Several fires reported June 8-9 – more than one fueled by aspen cotton
Three fires occurred in the Heartland Lakes area on Wednesday and a fourth fire on Thursday.
Three fires occurred in the area on Wednesday and a fourth fire on Thursday.
The Nevis Fire Department and Minnesota Department of Natural Resources (DNR) responded to a small brush fire on Thorpe Tower Road around noon Wednesday.
The Eastern Hubbard County Fire District (EHCFD), Nevis Fire Department and DNR were called out to a forest fire between Wolf Lake and Bladder Lake on 136th Street (five miles west of Hwy. 64 and 87 junction) on Wednesday.
According to DNR fire employee Heath Wilson, both fires were small and easily contained. He said the Thorpe Tower Road fire was about halfway between the north and south ends of the road. It burned .6 acres.
The Wolf Lake/Bladder Lake fire involved 0.68 acres in a wooded area. “It was just a few minutes and everybody was done and gone,” he said.
Wilson said the cotton coming off aspen that is all over the ground right now is very flammable. “It can catch on fire from a tossed out cigarette, a spark, anything,” he said. “That cotton is the primary carrier of fire right now, along with dead sticks and leaves. The fire jumps from one dead spot or pile of cotton to another. Any breeze will blow that cotten into the next pile. We just need some rain to dampen it down. Overall our fire season this spring has been much reduced from previous years due to the moisture from snow and rain this year.”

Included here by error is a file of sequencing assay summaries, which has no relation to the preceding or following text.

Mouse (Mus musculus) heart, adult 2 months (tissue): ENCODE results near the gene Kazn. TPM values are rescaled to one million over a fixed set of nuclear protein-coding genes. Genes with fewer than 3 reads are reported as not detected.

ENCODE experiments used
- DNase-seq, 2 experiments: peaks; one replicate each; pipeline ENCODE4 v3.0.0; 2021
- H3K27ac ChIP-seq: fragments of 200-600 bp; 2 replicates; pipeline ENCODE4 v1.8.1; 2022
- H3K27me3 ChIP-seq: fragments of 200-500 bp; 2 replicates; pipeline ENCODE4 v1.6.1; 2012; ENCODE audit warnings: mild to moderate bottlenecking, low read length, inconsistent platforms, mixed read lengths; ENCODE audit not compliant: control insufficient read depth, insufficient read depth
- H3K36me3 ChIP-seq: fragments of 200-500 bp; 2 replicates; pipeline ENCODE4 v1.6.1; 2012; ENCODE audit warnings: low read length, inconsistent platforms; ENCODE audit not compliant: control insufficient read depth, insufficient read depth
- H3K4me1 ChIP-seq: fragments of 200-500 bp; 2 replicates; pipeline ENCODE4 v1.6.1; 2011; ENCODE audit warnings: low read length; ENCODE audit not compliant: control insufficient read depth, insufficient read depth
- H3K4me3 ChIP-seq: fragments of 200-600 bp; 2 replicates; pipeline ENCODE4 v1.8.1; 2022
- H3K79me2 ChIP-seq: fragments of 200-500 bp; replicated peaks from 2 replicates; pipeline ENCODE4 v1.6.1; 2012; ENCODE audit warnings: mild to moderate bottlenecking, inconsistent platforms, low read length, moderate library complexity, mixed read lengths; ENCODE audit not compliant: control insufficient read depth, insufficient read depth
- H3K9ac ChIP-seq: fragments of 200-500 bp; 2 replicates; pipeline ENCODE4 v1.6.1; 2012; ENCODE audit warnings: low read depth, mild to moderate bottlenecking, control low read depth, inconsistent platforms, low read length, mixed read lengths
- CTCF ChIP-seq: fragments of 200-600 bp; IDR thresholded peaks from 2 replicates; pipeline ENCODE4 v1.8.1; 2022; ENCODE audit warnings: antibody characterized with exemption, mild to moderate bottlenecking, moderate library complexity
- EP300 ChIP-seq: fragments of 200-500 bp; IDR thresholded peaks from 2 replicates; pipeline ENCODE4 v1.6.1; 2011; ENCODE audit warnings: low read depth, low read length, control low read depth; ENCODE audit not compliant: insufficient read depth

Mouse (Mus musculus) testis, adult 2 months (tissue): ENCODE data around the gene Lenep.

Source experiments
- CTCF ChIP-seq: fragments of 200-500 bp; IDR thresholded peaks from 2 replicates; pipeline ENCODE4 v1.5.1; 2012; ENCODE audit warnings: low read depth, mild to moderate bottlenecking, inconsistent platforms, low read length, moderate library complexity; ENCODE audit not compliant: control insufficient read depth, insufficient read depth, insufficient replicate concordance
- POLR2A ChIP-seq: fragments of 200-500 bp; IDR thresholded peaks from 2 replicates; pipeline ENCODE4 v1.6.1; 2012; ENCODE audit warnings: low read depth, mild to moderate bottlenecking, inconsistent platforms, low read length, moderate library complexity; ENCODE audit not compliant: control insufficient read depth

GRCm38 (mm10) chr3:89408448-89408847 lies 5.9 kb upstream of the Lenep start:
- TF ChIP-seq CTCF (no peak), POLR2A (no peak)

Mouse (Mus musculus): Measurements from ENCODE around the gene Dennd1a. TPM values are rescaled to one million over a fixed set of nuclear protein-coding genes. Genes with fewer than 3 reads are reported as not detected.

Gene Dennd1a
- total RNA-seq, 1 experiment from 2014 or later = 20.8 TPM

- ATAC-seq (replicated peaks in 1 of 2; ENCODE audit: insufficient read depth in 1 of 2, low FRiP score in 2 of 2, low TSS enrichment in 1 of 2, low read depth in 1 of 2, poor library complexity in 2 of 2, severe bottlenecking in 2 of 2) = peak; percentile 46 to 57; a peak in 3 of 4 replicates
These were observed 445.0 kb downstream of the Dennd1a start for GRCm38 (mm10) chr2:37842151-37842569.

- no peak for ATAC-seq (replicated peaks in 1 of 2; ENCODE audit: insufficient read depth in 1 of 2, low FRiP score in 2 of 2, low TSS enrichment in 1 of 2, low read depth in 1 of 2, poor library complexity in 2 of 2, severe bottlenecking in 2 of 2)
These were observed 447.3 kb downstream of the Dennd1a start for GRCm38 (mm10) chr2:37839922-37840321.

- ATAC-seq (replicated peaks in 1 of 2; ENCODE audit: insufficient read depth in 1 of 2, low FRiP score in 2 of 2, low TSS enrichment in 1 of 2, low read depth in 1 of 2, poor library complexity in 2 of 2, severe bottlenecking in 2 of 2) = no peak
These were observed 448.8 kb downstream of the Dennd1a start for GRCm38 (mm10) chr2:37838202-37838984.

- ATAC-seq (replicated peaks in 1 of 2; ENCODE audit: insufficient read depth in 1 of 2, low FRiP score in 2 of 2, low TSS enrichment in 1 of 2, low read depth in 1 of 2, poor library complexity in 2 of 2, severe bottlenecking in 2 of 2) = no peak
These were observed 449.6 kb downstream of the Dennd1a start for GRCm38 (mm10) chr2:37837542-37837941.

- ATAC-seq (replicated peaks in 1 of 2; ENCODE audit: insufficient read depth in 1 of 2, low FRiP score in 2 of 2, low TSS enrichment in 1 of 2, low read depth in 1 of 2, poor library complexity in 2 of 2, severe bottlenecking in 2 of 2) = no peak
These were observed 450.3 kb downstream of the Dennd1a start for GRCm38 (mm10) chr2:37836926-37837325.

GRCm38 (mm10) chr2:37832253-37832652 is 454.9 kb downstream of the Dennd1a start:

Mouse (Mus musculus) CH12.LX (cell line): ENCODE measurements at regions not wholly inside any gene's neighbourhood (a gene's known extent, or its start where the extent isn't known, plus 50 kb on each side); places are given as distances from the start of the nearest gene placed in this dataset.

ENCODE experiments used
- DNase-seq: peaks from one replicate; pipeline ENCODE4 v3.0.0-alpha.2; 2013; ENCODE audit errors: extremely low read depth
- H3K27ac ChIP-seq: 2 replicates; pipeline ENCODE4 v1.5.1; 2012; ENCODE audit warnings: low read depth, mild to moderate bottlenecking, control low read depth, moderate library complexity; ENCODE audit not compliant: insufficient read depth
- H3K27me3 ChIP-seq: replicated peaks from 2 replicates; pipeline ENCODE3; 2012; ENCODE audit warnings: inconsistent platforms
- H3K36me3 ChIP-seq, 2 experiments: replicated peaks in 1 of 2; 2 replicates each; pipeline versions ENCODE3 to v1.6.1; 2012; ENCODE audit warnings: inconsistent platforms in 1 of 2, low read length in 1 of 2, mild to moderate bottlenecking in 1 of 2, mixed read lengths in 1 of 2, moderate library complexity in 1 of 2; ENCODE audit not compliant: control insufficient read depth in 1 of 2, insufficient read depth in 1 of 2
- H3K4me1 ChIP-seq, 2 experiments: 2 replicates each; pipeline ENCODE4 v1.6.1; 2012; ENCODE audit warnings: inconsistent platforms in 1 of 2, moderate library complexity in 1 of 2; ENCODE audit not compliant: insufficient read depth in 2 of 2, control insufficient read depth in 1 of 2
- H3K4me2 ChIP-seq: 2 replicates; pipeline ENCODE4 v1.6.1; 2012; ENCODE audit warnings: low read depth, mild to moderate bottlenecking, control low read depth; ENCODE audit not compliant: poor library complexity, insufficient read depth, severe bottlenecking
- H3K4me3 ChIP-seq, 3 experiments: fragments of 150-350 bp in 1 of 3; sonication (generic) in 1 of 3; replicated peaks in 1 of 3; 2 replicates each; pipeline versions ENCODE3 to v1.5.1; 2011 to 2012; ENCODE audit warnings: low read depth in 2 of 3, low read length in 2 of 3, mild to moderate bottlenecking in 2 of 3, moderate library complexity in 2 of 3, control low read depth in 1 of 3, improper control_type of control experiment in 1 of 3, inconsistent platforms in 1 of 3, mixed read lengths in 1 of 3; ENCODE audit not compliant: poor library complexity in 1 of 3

A shed fire was also reported in the Lake George area.
Evergreen Drive fire
Late Thursday afternoon, Nevis, Park Rapids and EHCFD fire departments, along with DNR, responded to a forest fire on Evergreen Drive, south of Sixth Crow Wing Lake.
Kyle Anderson, a timber program forester with the DNR, was the scene commander at the fire. According to Anderson, the fire burned 25 acres in the woods south of Evergreen Drive, including mature aspen timber and some younger aspens.
"The cause is still under investigation," he said, "but I would say the big reason we are seeing fire activity right now is the cotton from the aspen trees."
Meanwhile, the DNR hasn't been seeing the usual risk factors for wildland fire this year, with the area in "full green-up."
Anderson said there is an unusual amount of aspen cotton this year, burning readily and able to spread fire along the ground or while floating through the air, despite the well-watered, green foliage.
He speculated on the reason the aspens have gone into cotton overdrive this summer, noting that the cotton carries the trees' seeds. "There's probably a little correlation to the dry conditions we had last summer, and now we have good moisture," he said. "I think they're just making up for lost time."
Anderson credited Park Rapids, Nevis and Akeley firefighters with protecting three homes that were threatened by the fire. "They're top notch," he said.
Apparatus used to attack the fire included a DNR dozer to dig a firebreak, two J5 Bombardier tracked vehicles, a Humvee and an ATV to bring water supplied by fire department tenders to the fire. There were also two DNR grass rigs and one each from Park Rapids and Nevis on the scene.
There were no injuries in the fire, Anderson said. He cautioned people thinking about having campfires or doing lawn work to be aware of the aspen cotton issues. "It's not only strange and unusual," he said, "but it burns quickly and will catch you off guard."